In Fig. 4, we compare (i) the analytical approximate solution, given by Eq. (22), with numerical solutions obtained in the Hilbert spaces of dimension (ii) (which effectively corresponds to ) and (iii) (without applying expansions in the power series of ) for some parameters satisfying the conditions (8). On the scale of Fig. 4, there is apparently no difference between the solutions (ii) and (iii) at all, and very tiny discrepancy between them and the analytical approximate solution (i) for the relatively large . This excellent agreement between the approximate and precise solutions, convincingly demonstrate the blockade up to the two-photon state . It is worth stressing that, although the contribution of the three-photon state is very small, the calculations have to be performed in the Hilbert space including the state .
For comparison, we recall that the truncated three-dimensional Hamiltonian under standard conditions, given by Eq. (8), leads to the following simple evolution
assuming . As shown by Leoński and Tanaś in Ref. Leonski94 , this solution well approximates the precise numerical evolution of the infinite-dimensional system. This effect we refer to as the nonstationary-state single-PB, but it is usually called the single-photon optical truncation Miran01 .
Finally, we note that these PB effects can also be interpreted as photon-induced tunneling studied in the context of PB in, e.g., Refs. Smolyaninov02 ; Faraon08 ; Majumdar12 . An especially simple interpretation can be found for the dissipation-free PBs. Specifically, we can say that the PB effect for , as shown in Fig. 4, mainly corresponds to the dominant transition from the ground to the second-excited state with the two-photon resonant transition condition as schematically presented in Fig. 1. Analogously, the PB effect for , as shown in Fig. 5, describes mainly the three-photon resonant transition from the ground to the third-excited state, which can be explained with the help of Fig. 1. Due to amplitude dissipation, the population of lower-excited states increases, as seen by comparing Figs. 2(a) and 4 for the two-PB, as well as Figs. 2(b) and 5 for the three-PB.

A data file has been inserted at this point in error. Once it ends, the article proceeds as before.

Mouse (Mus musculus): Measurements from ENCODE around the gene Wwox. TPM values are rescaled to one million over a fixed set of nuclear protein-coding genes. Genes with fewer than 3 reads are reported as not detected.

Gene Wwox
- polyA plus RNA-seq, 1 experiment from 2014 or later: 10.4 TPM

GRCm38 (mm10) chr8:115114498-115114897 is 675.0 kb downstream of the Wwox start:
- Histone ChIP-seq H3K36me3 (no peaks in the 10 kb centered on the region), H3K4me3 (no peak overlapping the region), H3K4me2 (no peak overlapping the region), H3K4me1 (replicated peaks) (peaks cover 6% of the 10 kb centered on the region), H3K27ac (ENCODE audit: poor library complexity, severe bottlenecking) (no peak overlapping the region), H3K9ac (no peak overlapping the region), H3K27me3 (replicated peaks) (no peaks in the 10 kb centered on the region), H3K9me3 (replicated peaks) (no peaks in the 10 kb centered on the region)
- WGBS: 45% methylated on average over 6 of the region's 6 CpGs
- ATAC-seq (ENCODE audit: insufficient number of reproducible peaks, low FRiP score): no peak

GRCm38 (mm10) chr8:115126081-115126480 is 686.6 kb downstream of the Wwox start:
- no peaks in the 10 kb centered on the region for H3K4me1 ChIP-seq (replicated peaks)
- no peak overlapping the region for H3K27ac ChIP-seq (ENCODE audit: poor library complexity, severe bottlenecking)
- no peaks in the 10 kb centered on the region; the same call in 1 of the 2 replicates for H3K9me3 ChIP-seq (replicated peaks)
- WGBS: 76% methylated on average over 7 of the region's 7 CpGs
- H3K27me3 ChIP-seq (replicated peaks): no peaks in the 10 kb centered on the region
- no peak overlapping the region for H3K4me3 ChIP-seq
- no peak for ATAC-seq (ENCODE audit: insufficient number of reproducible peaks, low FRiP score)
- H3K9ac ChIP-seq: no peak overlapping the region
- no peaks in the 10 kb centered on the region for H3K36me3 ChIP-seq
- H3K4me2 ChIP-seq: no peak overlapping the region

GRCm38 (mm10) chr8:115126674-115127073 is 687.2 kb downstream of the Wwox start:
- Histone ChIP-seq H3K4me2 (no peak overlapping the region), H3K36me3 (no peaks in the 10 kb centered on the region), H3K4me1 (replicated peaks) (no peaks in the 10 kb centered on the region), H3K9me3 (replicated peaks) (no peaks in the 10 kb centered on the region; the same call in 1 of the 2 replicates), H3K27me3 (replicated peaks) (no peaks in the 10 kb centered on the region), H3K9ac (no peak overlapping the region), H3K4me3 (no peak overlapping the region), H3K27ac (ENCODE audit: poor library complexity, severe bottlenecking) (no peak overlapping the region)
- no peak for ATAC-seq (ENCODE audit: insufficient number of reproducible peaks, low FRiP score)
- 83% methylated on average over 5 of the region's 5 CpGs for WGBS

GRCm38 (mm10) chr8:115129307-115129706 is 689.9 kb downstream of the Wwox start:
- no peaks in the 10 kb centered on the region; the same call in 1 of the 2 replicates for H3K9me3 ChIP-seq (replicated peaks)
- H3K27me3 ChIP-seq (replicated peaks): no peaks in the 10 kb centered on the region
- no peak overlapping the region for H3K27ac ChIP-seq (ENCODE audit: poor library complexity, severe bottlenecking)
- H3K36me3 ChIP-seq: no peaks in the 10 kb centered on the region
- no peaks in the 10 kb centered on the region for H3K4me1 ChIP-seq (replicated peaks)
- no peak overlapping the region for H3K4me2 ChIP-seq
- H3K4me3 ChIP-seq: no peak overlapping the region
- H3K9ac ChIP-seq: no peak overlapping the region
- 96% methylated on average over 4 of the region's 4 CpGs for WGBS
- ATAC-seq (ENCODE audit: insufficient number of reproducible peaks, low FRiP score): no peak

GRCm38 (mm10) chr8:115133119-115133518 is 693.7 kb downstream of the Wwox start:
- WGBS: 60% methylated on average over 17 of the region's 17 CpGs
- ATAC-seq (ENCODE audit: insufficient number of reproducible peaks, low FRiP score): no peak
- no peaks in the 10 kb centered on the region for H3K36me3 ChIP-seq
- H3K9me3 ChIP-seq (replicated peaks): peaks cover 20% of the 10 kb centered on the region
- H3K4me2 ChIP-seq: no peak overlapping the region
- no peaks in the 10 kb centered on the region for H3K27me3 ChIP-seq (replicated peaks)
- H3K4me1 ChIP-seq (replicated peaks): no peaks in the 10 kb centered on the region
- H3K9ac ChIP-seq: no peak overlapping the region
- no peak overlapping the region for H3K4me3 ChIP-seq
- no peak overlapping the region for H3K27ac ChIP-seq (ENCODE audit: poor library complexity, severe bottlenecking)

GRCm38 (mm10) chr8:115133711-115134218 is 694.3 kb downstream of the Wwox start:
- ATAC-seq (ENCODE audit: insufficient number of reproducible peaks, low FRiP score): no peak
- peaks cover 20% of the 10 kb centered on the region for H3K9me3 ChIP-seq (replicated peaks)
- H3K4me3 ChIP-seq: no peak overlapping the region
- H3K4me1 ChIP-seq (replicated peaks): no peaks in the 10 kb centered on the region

Iv Quantum signatures of photon blockades
iv.1 Photon-number signatures of photon blockades
We have already discussed some photon-number signatures of the PB effects by analyzing Fig. 2. Now, we focus on demonstrating the nonclassicality of the generated steady states. We recall that the nonclassicality (or quantumness) of a bosonic system is usually understood if the system is described by a nonpositive Glauber-Sudarshan quasiprobability function VogelBook or, equivalently, by a negative normally-ordered matrix of moments Vogel08 ; Miran10 . In particular, the nonclassicality can often be revealed by analyzing photon-number properties only.
Thus, in Fig. 2, we plotted the Fano factor, which is defined by VogelBook :
A given state exhibits sub-Poisson (super-Poisson) photon-number statistics if (). The sub-Poisson statistics is a nonclassical effect.
It is seen that the generated state exhibits the sub-Poisson photon-number statistics for and near as described by the Fano factors for the parameters chosen in Fig. 2(a). Global and local minima of the sub-Poisson statistics occur for the single-PB () and two-PB (), respectively. Note the occurrence of local maxima of the Fano factors at points relatively close to . There are also local maxima at and 4 for the parameters , and chosen in Fig. 2(a). However, for the approximately twice-larger driving strength as in, e.g., Fig. 2(b), we can also observe at a local minimum below 1 of the Fano factor, which corresponds to the sub-Poisson statistics of the three-PB.
iv.2 Coherence and entropic signatures of photon blockades
In order to show how the steady-state solutions depend on the tuning parameter , we also analyze their coherence properties.
Off-diagonal elements (for of the density matrix , which are also often called coherences, are shown in Fig. 6. It is seen that almost all plotted coherences do not vanish in the steady states even for off-resonances (i.e., when the tuning parameter is not an integer). This means that the generated steady states are not completely mixed.
Our deeper analysis of the coherence properties of the steady states presented in Fig. 7 includes the following measures: the purity and the coherence parameter defined as the sum of all off-diagonal terms of the density matrix (see, e.g., Dodonov00 ):